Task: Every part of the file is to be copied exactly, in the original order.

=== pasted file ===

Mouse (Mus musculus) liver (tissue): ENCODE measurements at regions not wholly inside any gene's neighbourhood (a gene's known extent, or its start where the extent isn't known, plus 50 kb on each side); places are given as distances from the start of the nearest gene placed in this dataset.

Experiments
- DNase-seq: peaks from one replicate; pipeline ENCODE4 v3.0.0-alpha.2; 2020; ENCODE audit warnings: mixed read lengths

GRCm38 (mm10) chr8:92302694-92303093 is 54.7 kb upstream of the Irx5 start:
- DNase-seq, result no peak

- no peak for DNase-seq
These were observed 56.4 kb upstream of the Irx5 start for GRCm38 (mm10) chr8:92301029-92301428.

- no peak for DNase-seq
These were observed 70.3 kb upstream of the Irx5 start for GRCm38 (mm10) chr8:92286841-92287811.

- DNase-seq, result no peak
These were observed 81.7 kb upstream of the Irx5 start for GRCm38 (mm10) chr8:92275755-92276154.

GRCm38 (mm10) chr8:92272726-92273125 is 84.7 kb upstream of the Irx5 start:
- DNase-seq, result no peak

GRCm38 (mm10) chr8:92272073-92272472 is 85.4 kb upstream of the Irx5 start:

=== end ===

Mouse (Mus musculus) liver (tissue): ENCODE measurements at regions not wholly inside any gene's neighbourhood (a gene's known extent, or its start where the extent isn't known, plus 50 kb on each side); places are given as distances from the start of the nearest gene placed in this dataset.

Experiments
- DNase-seq: peaks from one replicate; pipeline ENCODE4 v3.0.0-alpha.2; 2020; ENCODE audit warnings: mixed read lengths

GRCm38 (mm10) chr8:92302694-92303093 is 54.7 kb upstream of the Irx5 start:
- DNase-seq, result no peak

- no peak for DNase-seq
These were observed 56.4 kb upstream of the Irx5 start for GRCm38 (mm10) chr8:92301029-92301428.

- no peak for DNase-seq
These were observed 70.3 kb upstream of the Irx5 start for GRCm38 (mm10) chr8:92286841-92287811.

- DNase-seq, result no peak
These were observed 81.7 kb upstream of the Irx5 start for GRCm38 (mm10) chr8:92275755-92276154.

GRCm38 (mm10) chr8:92272726-92273125 is 84.7 kb upstream of the Irx5 start:
- DNase-seq, result no peak

GRCm38 (mm10) chr8:92272073-92272472 is 85.4 kb upstream of the Irx5 start: